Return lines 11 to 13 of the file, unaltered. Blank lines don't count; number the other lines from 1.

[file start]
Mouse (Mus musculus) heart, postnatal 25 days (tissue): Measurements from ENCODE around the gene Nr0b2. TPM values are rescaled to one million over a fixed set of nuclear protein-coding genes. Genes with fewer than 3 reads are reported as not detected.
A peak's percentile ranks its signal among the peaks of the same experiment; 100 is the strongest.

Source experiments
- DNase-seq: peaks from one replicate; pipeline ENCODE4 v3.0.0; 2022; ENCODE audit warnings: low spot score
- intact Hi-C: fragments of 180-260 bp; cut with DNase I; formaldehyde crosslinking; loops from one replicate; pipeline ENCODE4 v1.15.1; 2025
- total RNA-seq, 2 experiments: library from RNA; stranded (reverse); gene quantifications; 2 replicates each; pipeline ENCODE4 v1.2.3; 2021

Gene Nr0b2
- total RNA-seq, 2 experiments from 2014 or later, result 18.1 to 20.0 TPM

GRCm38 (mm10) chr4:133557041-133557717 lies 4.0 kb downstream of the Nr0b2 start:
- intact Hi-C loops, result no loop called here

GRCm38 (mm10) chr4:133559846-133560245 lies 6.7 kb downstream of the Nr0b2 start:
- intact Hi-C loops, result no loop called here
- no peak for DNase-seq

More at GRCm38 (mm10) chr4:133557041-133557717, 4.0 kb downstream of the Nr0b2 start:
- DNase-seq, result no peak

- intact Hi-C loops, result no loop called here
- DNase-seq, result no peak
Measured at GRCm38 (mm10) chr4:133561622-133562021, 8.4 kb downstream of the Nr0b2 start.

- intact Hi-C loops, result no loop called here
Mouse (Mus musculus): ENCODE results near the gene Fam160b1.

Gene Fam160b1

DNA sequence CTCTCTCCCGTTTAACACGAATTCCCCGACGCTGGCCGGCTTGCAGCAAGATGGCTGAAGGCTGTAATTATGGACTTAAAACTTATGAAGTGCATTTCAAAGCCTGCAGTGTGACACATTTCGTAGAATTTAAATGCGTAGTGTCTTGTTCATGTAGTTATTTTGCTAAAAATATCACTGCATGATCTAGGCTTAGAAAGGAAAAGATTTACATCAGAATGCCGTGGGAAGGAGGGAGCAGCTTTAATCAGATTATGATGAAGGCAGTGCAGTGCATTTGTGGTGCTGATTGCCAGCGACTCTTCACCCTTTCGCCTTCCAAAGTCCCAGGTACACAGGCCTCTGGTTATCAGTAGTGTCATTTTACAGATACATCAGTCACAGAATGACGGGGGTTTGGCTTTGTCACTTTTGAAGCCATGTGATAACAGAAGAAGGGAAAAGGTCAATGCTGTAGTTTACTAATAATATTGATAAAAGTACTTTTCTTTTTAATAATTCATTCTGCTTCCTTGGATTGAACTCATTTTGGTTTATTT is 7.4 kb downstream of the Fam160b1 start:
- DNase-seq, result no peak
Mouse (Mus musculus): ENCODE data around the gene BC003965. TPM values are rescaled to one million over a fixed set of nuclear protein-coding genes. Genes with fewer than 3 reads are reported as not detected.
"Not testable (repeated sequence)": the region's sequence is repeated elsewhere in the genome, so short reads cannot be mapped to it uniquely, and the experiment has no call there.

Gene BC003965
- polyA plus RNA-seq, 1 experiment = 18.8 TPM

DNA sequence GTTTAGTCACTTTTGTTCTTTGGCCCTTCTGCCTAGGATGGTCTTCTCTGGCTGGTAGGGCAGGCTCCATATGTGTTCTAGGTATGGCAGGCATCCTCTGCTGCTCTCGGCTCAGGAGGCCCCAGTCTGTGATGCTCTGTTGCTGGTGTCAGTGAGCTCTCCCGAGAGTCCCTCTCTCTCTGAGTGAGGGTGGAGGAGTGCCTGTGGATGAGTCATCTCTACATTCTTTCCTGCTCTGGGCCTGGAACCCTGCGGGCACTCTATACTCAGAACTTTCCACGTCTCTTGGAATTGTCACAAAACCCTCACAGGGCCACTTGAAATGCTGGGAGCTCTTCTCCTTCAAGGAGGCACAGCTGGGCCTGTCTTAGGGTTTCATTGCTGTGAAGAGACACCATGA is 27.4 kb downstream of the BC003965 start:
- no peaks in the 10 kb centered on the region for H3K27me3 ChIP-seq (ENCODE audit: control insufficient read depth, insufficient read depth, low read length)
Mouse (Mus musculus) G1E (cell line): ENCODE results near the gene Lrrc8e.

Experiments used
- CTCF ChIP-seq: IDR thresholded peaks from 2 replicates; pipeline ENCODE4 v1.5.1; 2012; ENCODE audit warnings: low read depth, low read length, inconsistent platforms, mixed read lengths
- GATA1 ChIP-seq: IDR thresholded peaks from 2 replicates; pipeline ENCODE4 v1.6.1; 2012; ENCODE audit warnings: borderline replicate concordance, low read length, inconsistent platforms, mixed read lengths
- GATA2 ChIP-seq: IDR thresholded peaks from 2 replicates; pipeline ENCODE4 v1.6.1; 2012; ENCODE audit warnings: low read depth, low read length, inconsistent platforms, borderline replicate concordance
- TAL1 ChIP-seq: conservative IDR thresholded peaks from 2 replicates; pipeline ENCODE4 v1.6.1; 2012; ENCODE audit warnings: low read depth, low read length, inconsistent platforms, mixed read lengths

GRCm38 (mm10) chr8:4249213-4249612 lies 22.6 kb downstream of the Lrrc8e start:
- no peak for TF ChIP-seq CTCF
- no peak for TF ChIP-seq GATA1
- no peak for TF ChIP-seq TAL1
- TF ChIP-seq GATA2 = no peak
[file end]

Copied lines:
GRCm38 (mm10) chr4:133559846-133560245 lies 6.7 kb downstream of the Nr0b2 start:
- intact Hi-C loops, result no loop called here
- no peak for DNase-seq